Liquidator appointed to Limerick-based jewellery manufacturer
Anderson Ireland Ltd blames difficulties on economic downturn, market oversupply and increased competition
Mr Justice Michael Moriarty: agreed to appoint Kieran Wallace of KPMG as provisional liquidator of Anderson Ireland Ltd. Photograph: Frank Miller
A provisional liquidator has been appointed by the High Court to Co Limerick jewellery manufacturer Anderson Ireland Ltd.
Earlier this month the owners of Rathkeale-based Anderson announced that the firm was to shut with the loss of almost 170 jobs due to financial losses at its manufacturing facility.
Yesterday the company asked the High Court to appoint Kieran Wallace as provisional liquidator. His role would include identifying if any part of the business could be saved.
Mr Justice Michael Moriarty, who accepted that the company was insolvent and unable to pay its debts, agreed to appoint Mr Wallace of KPMG.
Barrister Declan Murphy, for Anderson, said the company believed this was best option for the workers, the creditors and the company.
He said the directors of the company had originally planned to go into voluntary liquidation but had changed course for commercial reasons. He said the liquidator would maintain the status quo, preserve the company’s assets and keep the business going in the short to medium term.
A court-supervised liquidator would also help identify if some or any parts of the business could be preserved and sold to a new buyer. This could help save some jobs.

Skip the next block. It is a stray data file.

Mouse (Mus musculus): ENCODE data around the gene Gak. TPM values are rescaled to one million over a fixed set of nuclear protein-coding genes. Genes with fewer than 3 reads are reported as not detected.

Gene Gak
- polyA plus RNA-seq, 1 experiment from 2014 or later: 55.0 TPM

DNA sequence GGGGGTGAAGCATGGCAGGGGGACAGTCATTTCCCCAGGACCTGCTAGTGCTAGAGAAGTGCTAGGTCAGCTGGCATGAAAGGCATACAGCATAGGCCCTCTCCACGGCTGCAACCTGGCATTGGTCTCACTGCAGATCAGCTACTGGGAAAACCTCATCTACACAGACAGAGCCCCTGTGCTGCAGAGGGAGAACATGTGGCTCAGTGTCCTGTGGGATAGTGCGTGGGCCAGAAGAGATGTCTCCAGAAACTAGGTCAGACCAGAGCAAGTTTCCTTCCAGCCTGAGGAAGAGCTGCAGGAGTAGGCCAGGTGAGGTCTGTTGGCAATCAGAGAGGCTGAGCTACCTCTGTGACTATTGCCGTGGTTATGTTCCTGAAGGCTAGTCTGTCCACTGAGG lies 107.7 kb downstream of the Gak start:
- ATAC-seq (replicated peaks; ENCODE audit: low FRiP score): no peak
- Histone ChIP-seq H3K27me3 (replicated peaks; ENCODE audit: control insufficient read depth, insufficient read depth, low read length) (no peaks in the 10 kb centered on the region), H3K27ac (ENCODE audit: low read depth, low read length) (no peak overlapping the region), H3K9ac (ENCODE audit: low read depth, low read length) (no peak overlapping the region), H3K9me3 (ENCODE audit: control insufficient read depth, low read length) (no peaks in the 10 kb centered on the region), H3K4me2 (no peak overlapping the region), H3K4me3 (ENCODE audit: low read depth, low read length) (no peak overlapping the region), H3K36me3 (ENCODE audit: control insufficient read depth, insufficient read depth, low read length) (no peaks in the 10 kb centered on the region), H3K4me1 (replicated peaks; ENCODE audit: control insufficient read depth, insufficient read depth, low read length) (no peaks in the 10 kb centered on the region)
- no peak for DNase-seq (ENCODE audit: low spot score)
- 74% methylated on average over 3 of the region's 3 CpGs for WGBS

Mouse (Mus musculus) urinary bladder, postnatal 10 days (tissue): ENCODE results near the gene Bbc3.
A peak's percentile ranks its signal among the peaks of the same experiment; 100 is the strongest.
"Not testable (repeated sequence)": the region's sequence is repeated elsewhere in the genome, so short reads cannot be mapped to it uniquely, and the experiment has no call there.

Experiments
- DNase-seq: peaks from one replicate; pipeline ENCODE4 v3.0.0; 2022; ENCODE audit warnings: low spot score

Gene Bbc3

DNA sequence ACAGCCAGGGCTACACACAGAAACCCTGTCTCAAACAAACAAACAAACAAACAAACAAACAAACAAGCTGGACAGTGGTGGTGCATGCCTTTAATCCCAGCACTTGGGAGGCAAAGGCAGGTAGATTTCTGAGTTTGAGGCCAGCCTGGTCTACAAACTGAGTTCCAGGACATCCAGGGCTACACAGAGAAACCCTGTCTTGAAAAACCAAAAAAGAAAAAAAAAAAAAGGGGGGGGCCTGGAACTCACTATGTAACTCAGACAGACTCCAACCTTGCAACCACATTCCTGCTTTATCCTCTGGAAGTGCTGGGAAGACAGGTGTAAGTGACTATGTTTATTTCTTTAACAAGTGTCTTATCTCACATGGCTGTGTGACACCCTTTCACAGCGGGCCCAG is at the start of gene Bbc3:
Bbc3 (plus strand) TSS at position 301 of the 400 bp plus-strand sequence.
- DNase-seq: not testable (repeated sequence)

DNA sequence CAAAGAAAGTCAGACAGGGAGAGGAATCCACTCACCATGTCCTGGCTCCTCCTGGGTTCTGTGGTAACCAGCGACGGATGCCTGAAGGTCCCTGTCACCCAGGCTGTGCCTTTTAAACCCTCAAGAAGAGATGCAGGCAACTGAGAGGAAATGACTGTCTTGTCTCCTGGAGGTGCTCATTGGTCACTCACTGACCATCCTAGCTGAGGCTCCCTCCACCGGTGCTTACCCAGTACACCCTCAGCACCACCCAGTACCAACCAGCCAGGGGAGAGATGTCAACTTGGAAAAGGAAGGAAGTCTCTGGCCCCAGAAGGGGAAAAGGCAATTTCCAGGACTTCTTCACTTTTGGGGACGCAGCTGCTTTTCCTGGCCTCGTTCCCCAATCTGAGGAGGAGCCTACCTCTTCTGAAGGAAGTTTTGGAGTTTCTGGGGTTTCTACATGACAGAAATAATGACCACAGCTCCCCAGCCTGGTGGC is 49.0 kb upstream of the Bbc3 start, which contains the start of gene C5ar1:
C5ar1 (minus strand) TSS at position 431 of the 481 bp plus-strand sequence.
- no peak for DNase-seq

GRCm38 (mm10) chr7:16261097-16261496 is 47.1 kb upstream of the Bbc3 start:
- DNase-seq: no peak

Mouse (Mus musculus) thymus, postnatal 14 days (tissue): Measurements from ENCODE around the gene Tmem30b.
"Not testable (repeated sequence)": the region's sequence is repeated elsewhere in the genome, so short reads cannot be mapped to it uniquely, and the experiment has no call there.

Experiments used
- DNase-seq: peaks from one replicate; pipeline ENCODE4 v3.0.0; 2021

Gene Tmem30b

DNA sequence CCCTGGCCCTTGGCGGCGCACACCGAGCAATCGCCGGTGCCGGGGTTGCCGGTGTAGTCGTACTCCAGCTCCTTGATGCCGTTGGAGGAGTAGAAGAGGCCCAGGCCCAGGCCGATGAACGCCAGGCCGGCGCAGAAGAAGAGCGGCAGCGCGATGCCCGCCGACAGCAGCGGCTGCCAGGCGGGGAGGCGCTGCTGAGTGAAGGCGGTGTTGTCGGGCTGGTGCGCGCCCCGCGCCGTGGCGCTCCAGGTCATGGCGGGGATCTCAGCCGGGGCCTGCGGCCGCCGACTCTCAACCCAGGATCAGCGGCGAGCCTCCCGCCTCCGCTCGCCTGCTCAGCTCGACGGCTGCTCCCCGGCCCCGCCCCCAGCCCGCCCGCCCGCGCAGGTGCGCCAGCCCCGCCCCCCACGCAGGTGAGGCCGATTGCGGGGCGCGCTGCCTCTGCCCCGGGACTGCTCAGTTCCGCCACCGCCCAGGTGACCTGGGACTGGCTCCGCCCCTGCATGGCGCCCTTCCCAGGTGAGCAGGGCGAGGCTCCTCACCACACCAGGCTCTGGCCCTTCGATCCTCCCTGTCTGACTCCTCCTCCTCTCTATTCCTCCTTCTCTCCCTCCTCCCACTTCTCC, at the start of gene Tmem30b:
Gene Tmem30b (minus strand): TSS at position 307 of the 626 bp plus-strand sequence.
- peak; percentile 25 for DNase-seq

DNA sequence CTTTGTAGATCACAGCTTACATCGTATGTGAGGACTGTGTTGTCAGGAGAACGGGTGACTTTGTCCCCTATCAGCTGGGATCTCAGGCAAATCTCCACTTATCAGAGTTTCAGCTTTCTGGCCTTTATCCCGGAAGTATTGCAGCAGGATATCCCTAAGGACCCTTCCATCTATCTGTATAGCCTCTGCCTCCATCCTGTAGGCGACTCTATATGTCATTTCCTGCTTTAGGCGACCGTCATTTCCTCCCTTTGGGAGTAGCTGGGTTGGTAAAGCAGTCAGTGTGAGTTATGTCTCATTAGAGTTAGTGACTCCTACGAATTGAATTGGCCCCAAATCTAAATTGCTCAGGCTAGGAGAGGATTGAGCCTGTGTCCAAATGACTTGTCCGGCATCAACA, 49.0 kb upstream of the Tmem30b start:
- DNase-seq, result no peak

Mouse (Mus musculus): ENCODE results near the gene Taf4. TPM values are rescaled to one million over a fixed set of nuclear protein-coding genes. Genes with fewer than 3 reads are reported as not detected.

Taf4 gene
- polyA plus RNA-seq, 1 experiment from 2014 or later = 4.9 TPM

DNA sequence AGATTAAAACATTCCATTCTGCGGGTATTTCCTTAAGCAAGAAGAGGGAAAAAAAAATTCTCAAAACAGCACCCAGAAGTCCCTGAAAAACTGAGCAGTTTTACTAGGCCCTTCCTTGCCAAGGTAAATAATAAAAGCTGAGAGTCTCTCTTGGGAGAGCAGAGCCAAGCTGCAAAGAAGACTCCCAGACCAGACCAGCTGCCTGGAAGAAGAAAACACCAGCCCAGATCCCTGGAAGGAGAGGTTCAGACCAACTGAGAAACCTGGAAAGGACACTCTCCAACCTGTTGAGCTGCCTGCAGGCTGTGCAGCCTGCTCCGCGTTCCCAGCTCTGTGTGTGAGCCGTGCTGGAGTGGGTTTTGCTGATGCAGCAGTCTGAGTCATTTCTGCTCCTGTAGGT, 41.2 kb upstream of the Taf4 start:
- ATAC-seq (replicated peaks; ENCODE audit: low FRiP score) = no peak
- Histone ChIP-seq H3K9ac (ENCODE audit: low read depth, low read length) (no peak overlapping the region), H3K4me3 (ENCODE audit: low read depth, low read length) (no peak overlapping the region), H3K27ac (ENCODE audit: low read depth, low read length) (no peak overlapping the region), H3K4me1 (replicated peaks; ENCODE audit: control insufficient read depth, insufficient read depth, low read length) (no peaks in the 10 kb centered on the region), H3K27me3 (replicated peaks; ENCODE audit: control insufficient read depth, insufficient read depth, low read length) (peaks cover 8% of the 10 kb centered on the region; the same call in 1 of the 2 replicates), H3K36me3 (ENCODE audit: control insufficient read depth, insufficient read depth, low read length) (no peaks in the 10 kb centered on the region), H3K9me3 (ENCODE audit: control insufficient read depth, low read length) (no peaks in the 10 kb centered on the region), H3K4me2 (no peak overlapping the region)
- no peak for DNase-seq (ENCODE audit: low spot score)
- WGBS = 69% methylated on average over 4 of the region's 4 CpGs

Mr Murphy said that if the company entered into a voluntary liquidation the factory in Rathkeale would have to shut immediately. Discussions about the company’s future had also taken place with the workers, whose position would not be prejudiced by Mr Wallace’s appointment.
The judge, who had expressed concerns for the workforce, said he was satisfied to appoint an experienced insolvency practitioner such as Mr Wallace and adjourned the matter to a date in October.
Mr Murphy told the court that the company, which makes costume jewellery sold in Germany, Austria, France, Italy and Switzerland, had been in trouble for some time.
It had been taken over last December and had been subsidised by its parent company, PL Holdings. Its financial situation had not improved and a decision had been taken to close the Limerick factory.
The company blamed its difficulties on the downturn in the European economy, oversupply of product from Ireland and increased competition.
Siptu organiser Denis Gormalley, said: “Today, Siptu learned that Andersen Ireland Ltd is to move to put the company into court appointed liquidation. This move would likely be the final death knell for the plant.”